Agrifac’s Strictsprayplus and John Deere’s Exact Apply are both built in-house, while Househam and Amazone use their own electronic nozzle control system.

Limitations

Elsewhere, Fendt hasn’t adopted PWM on its Rogators, while Horsch does offer PWM on its machines, but hasn’t actually sold any yet.

The firm’s Stephen Burcham believes the system limits the nozzle options and means users can’t keep their drift reduction nozzles such as Guardian Air, which is ultimately leading to the uptake being slow.

Amazone UK managing director Simon Brown says: “Constantly changing flow rates results in increased wear on nozzles, which ultimately has an impact on flow rate and droplet size.

“The volume being metered into the nozzle is varying with the rate and speed, so the pressure at the nozzle tip is constantly changing, meaning droplet quality is altered and the efficacy of what is being applied changes.”

These issues are why Amazone only offers PWM on its AmaSpot spot-spraying system and not for headland speed changes. The company believes its AmaSelect electric nozzle control is a more practical alternative.

This system can switch nozzle sizes in relation to flow-rate changes to keep droplet sizes consistent.

“We’ve also introduced Swingstop acceleration sensors on the boom tips to monitor the speed and direction of every nozzle. This allows switching between bigger or smaller nozzles, depending on the boom’s speed,” says Mr Brown.

In-house builds

John Deere has taken its own route into the PWM world by introducing Exact Apply, which has been available in the US for more than two years, and has recently become an option here on the firm’s self-propelled machines.

It’s a slightly different system to a conventional PWM and offers the luxury of switching between two nozzles while spraying.

Central to this is a carrier that holds six nozzles, which are swivelled to work in pairs. Cleverly, the operator can choose which nozzle to use, depending on forward speed and the pattern required.

It has two solenoids at each nozzle that can split the flow of liquid into two streams.

Working in pairs, either one or both nozzles can be pulsed and offer a 15Hz frequency at each – so 30Hz overall.

The six nozzles are handy for those operators switching between different chemicals and fertiliser. A 36m boom with Exact Apply installed costs an extra £25,700.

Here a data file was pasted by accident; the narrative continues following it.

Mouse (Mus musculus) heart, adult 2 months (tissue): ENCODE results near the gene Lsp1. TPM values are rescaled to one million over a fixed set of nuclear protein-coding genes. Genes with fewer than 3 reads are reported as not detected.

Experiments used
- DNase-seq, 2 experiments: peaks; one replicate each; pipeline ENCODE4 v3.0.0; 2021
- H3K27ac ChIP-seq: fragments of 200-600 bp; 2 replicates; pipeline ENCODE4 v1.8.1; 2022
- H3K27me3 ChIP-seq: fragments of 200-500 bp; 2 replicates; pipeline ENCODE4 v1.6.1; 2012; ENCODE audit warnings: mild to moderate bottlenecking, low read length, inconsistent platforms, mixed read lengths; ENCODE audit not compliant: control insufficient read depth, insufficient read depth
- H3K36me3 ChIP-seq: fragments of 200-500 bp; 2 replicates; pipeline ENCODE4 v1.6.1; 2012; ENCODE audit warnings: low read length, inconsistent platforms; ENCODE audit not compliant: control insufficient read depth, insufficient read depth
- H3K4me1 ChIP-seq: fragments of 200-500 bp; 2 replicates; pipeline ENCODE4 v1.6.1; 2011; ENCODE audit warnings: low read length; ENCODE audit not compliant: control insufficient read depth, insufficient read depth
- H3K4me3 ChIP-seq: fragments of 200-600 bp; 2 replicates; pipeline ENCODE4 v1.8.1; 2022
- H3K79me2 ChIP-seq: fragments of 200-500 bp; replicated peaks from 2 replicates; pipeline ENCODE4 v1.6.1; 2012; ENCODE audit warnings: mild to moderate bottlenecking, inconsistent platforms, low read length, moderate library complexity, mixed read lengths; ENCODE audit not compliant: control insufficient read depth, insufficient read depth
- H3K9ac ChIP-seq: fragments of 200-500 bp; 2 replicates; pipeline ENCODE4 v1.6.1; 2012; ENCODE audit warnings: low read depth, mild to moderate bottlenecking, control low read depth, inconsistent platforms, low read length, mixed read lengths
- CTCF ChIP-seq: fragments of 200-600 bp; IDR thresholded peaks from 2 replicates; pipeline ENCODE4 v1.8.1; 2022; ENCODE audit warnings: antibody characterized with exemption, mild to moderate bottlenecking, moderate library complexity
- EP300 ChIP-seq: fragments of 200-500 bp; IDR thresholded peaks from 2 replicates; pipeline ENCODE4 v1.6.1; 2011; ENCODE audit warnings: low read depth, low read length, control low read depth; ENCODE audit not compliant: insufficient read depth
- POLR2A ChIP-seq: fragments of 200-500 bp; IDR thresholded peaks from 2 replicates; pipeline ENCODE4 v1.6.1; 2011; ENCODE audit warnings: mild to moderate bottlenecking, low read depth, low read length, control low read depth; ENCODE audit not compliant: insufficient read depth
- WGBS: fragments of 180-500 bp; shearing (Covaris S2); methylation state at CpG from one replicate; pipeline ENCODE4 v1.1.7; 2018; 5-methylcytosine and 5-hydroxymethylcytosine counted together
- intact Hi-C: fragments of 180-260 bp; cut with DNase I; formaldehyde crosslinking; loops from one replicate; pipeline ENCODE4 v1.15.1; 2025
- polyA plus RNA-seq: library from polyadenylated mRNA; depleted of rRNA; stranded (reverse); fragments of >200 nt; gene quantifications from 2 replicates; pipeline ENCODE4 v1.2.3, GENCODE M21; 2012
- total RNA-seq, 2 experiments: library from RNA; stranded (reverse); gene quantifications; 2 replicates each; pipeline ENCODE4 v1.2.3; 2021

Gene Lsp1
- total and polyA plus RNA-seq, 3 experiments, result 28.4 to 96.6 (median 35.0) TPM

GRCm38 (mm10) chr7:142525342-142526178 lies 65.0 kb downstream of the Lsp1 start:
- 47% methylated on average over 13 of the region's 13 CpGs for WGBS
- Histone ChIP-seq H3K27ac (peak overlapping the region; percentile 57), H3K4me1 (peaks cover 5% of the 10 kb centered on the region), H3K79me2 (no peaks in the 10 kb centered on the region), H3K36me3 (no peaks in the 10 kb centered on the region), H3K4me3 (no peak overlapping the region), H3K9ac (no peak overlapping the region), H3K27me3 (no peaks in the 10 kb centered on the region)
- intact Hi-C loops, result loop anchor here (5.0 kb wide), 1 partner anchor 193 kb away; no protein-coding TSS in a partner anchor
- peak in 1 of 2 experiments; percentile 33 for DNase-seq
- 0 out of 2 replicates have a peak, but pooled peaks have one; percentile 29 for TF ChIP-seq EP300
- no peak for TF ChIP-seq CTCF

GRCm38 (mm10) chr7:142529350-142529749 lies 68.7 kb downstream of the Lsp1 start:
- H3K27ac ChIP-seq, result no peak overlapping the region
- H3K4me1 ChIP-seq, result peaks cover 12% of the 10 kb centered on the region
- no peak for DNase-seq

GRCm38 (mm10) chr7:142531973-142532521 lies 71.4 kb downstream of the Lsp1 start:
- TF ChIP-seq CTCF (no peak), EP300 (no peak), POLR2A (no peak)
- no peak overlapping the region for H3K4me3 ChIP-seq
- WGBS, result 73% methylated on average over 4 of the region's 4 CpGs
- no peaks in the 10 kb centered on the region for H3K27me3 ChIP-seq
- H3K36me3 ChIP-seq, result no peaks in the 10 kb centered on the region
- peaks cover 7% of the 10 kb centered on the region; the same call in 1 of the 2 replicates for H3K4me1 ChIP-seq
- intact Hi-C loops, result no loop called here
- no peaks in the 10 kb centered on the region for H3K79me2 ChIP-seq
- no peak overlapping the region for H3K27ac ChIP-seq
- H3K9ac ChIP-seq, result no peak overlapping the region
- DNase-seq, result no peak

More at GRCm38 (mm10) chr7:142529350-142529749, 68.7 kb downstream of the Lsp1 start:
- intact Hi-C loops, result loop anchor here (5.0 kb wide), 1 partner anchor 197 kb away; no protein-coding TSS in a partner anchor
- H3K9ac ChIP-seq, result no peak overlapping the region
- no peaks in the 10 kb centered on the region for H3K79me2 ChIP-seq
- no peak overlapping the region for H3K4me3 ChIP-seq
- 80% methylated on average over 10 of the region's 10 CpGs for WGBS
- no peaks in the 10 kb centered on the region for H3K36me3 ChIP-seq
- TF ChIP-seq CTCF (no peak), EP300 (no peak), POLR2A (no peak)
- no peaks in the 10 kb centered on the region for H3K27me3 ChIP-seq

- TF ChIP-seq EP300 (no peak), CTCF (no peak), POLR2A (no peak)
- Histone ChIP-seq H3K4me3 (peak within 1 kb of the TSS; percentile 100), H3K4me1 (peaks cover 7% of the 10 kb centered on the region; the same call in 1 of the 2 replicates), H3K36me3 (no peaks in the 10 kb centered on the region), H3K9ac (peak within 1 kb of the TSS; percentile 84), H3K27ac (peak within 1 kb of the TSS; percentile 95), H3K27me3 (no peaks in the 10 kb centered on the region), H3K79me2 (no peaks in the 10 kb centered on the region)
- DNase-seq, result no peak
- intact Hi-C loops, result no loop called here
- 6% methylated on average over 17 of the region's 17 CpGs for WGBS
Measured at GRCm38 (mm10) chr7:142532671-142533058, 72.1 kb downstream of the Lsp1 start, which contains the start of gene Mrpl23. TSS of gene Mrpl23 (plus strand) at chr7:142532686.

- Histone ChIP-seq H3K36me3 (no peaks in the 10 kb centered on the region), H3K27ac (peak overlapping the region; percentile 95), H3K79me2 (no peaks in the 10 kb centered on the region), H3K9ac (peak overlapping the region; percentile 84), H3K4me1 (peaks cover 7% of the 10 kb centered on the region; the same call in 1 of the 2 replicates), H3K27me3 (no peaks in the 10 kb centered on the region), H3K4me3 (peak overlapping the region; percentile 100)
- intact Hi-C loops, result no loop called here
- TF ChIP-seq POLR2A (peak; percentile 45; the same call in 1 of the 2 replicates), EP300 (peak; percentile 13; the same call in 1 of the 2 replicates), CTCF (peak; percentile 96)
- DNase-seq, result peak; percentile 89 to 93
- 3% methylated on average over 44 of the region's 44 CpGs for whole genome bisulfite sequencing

Agrifac’s UK managing director, Andy Carse, says the firm launched its own system in 2017 and it has become more and more popular, to the point that a majority of new machines are now sold with the technology.

He remained tight-lipped on the cost, as it varies depending on boom size and spec, but says the initial outlay for the system “is a fraction of the savings it creates”.

He has feedback from customers reporting up to 4% savings on chemical and fertiliser, along with better weed control.

PWM v other electronic options

Manufacturer

System

Frequency

Price

John Deere

ExactApply

15Hz (30Hz combined)

£25,700 (36m)

Capstan AG

Pinpoint II

10 – 30Hz

£27,500 (Bateman)

Raven

Hawkeye

 

 

Agrifac

StrictSprayPlus

100Hz

POA

Amazone

Amaselect/switch

50Hz

£25,475

Teejet

DynaJet Flex 7140

20Hz

POA

Case study: JG Owen and Co, Shropshire

Chris Owen standing next to his Sands sprayer

Chris Owen

Shropshire grower Chris Owen took delivery of the first Sands Horizon fitted with Capstan’s Pinpoint II system last summer.

He had been a Bateman owner for a number of years, but the time came for a replacement and, after a few demos, he opted for a Sands fitted with a pulse-width modulation (PWM) kit.

“We farm a lot of small fields and I was noticing that headlands curves were regularly being burned or underdosed when turning.

“I felt that to be more environmentally friendly and put the product where it was needed, PWM was the answer,” says Mr Owen.

“Getting the correct nozzles has been a bit of a learning curve, as the flow range is so much greater.

“We tried a nozzle two sizes bigger than we previously used, but this didn’t offer a big enough range, so we dropped down to a smaller one.”

The farm has put 250 hours on the Horizon’s clock during a tricky autumn, and the early benefits of fixed pressure have apparently been handy when slowing down for rutted tramlines.

“When spraying up to poles or around trees, we can creep up to the obstacle while the nozzles reduce the rate accordingly and maintain the pattern.

“If the weather changes when we are spraying, the pressure can be wound down to 1.5bar to reduce drift, but the rate will be maintained.”

“The operator just has to keep an eye on the duty cycle range. The Capstan box also alerts the user to a blocked nozzle straight away, detailing the exact one. And single-nozzle control has reduced overlap on headlands, helping to save chemical.”

There is no doubt in Mr Owen’s mind that the system has improved the quality of applications across the farm.

“It’s not cheap, but putting the chemical and fertiliser in the right spots will ultimately lift yields. The system is built to take the variation in speed, which means it fits our farm pretty well.”